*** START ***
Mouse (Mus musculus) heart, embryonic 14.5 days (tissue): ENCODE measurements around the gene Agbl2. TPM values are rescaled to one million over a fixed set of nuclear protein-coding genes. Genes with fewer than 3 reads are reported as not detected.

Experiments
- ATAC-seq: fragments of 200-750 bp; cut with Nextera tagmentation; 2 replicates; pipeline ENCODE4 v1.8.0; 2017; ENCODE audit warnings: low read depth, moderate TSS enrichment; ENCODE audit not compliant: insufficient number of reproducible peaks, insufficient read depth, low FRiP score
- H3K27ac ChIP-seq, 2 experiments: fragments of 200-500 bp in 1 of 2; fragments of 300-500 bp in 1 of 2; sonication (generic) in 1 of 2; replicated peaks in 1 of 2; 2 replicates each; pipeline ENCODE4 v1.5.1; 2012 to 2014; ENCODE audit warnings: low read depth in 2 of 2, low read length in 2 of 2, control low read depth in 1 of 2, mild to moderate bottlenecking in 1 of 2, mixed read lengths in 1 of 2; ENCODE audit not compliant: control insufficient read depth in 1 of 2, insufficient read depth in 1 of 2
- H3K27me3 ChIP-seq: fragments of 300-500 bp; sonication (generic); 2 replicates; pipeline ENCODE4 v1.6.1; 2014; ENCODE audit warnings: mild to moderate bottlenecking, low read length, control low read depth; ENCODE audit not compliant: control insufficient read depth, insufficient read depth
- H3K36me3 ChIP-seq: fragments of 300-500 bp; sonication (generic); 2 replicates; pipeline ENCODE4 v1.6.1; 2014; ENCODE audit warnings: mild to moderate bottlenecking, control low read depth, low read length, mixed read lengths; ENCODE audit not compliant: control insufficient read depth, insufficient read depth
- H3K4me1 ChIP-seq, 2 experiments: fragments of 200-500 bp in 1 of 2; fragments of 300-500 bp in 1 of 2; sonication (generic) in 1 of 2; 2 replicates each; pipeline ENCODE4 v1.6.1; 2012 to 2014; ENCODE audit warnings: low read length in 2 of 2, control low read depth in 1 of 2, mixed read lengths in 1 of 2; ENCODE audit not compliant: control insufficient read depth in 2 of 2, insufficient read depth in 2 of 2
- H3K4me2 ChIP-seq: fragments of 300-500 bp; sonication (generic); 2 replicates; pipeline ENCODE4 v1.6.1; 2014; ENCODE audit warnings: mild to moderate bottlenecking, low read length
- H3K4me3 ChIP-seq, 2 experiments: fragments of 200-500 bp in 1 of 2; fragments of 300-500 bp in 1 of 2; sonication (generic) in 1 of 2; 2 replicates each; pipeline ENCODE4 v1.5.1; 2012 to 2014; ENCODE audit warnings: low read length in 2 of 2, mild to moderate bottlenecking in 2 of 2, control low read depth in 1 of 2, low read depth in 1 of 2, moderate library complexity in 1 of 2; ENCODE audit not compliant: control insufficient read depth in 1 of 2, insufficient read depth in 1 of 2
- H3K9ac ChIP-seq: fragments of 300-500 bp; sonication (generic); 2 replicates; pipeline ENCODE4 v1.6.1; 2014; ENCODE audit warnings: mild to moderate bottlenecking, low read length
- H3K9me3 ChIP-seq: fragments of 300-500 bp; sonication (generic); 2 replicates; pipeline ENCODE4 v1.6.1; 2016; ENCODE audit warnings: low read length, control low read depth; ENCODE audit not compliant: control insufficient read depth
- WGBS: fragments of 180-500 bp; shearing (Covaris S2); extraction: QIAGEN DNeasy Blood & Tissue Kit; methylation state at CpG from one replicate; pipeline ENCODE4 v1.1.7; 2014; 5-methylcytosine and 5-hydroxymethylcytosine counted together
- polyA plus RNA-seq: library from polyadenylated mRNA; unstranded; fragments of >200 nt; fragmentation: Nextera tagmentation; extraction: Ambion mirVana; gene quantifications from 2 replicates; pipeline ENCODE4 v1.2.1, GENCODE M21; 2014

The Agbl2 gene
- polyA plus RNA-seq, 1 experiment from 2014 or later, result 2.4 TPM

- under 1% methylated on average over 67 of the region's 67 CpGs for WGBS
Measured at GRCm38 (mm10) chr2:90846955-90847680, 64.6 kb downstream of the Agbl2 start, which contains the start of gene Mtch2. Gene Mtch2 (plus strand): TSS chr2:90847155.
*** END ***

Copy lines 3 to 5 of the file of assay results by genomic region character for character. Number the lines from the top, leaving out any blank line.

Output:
- ATAC-seq: fragments of 200-750 bp; cut with Nextera tagmentation; 2 replicates; pipeline ENCODE4 v1.8.0; 2017; ENCODE audit warnings: low read depth, moderate TSS enrichment; ENCODE audit not compliant: insufficient number of reproducible peaks, insufficient read depth, low FRiP score
- H3K27ac ChIP-seq, 2 experiments: fragments of 200-500 bp in 1 of 2; fragments of 300-500 bp in 1 of 2; sonication (generic) in 1 of 2; replicated peaks in 1 of 2; 2 replicates each; pipeline ENCODE4 v1.5.1; 2012 to 2014; ENCODE audit warnings: low read depth in 2 of 2, low read length in 2 of 2, control low read depth in 1 of 2, mild to moderate bottlenecking in 1 of 2, mixed read lengths in 1 of 2; ENCODE audit not compliant: control insufficient read depth in 1 of 2, insufficient read depth in 1 of 2
- H3K27me3 ChIP-seq: fragments of 300-500 bp; sonication (generic); 2 replicates; pipeline ENCODE4 v1.6.1; 2014; ENCODE audit warnings: mild to moderate bottlenecking, low read length, control low read depth; ENCODE audit not compliant: control insufficient read depth, insufficient read depth